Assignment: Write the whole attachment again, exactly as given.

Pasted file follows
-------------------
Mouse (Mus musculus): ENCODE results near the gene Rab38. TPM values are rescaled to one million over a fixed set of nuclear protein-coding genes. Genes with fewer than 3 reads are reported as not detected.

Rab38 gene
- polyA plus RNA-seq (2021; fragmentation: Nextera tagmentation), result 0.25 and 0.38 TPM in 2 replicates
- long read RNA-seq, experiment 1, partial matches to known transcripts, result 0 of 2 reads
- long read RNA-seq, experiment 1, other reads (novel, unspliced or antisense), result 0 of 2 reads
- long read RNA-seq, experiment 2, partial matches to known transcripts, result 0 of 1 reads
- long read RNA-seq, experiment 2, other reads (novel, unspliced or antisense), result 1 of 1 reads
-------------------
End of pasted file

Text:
Mouse (Mus musculus): ENCODE results near the gene Rab38. TPM values are rescaled to one million over a fixed set of nuclear protein-coding genes. Genes with fewer than 3 reads are reported as not detected.

Rab38 gene
- polyA plus RNA-seq (2021; fragmentation: Nextera tagmentation), result 0.25 and 0.38 TPM in 2 replicates
- long read RNA-seq, experiment 1, partial matches to known transcripts, result 0 of 2 reads
- long read RNA-seq, experiment 1, other reads (novel, unspliced or antisense), result 0 of 2 reads
- long read RNA-seq, experiment 2, partial matches to known transcripts, result 0 of 1 reads
- long read RNA-seq, experiment 2, other reads (novel, unspliced or antisense), result 1 of 1 reads